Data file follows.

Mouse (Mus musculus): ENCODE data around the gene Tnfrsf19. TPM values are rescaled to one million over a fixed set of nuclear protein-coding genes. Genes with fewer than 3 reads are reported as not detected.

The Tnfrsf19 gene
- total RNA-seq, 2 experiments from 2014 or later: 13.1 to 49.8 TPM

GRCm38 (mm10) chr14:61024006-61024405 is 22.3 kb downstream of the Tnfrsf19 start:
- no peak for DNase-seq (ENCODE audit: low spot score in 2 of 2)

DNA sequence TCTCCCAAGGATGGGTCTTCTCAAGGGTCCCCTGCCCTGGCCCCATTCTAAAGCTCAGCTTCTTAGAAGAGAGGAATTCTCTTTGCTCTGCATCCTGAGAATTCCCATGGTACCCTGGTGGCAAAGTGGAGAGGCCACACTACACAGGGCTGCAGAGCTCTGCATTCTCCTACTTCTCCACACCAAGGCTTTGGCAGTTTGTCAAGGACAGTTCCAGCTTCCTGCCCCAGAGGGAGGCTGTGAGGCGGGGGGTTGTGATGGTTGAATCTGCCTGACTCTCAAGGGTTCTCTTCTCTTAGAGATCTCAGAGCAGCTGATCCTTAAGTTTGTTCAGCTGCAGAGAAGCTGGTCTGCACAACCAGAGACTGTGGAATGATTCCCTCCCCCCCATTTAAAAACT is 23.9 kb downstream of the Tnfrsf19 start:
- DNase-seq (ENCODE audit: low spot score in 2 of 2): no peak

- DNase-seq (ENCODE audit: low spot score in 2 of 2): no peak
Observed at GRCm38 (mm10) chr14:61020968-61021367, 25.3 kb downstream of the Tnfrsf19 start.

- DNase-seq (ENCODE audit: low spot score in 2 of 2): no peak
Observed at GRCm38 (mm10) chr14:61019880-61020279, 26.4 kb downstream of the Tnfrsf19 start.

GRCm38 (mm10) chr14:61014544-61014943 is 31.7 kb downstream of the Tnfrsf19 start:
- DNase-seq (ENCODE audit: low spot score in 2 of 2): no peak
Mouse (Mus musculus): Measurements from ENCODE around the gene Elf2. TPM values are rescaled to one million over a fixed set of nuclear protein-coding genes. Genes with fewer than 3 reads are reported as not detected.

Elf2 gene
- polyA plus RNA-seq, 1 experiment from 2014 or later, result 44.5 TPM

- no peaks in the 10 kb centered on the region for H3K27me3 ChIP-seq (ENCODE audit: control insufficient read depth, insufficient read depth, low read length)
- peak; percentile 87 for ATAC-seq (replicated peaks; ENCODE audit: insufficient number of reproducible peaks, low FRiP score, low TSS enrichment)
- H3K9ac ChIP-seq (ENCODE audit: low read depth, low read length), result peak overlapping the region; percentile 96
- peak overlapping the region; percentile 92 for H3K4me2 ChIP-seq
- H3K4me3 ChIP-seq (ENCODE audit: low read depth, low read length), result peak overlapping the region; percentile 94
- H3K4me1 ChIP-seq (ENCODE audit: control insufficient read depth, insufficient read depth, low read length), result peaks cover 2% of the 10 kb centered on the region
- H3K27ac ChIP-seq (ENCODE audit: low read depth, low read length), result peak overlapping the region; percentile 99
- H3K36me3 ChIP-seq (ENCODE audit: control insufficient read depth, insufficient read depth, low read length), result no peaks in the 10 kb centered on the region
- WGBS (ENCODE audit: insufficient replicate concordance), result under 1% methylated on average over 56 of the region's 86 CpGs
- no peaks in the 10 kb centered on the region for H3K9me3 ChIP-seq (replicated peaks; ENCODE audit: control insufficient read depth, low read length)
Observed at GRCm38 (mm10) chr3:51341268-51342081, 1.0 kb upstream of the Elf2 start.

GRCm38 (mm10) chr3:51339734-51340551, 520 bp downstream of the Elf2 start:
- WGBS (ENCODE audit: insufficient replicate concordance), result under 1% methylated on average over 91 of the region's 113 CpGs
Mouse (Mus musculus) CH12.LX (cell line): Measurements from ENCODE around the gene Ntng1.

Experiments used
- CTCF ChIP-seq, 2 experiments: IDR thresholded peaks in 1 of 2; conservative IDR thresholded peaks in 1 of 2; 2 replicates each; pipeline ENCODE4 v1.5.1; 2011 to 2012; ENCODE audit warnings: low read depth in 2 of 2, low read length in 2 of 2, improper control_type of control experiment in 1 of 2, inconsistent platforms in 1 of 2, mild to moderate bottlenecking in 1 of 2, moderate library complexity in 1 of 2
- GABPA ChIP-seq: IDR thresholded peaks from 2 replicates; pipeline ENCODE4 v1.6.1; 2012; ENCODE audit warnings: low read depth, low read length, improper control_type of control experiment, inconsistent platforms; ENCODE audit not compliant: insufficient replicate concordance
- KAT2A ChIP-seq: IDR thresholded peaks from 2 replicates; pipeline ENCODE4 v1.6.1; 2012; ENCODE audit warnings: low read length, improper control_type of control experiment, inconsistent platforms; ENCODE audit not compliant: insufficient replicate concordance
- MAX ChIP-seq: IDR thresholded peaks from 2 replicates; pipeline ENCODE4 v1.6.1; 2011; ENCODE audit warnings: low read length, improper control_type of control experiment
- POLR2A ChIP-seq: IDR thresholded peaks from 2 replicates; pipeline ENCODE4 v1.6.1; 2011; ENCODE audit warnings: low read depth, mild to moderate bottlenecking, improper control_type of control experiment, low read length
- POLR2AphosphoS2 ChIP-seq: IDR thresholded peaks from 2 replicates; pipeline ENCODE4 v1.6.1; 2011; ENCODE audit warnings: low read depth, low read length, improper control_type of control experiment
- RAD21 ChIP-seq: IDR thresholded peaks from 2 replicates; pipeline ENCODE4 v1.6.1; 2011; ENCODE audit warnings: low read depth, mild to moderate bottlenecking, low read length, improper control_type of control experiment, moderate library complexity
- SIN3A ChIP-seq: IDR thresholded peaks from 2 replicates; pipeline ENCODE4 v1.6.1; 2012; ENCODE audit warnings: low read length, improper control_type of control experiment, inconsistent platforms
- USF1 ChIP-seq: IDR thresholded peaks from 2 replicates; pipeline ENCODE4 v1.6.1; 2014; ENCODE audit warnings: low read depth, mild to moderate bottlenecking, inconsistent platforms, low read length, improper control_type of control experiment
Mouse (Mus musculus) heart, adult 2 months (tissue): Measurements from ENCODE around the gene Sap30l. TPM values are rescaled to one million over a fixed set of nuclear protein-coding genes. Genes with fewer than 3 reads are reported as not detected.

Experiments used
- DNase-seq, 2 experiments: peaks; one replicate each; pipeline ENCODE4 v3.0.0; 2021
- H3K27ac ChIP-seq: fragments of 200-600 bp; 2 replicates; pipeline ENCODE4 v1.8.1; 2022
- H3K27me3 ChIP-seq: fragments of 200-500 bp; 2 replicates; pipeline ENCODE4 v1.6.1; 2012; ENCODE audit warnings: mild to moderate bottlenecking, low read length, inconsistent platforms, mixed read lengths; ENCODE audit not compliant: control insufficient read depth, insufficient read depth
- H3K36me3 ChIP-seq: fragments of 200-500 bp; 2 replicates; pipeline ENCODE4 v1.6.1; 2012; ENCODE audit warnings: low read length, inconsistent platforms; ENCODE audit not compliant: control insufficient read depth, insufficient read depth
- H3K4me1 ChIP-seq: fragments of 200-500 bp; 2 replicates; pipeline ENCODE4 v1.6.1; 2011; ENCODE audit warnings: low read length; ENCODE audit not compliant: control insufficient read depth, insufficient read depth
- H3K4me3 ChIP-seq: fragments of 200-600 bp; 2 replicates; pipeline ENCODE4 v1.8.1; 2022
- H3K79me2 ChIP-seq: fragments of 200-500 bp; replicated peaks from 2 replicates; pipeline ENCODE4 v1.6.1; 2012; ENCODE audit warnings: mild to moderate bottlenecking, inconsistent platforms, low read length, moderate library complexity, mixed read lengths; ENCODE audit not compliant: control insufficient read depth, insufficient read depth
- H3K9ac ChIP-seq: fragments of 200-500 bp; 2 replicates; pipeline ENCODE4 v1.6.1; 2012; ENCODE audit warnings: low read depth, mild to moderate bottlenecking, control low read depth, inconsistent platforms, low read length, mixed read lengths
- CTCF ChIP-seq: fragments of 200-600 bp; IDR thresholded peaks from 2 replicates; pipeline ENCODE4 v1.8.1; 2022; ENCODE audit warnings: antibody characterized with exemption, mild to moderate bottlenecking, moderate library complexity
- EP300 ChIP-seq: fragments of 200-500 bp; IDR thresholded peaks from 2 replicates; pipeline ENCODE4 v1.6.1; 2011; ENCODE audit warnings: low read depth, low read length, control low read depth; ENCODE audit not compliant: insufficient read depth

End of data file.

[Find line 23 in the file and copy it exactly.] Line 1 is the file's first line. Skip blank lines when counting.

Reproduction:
- H3K27ac ChIP-seq (ENCODE audit: low read depth, low read length), result peak overlapping the region; percentile 99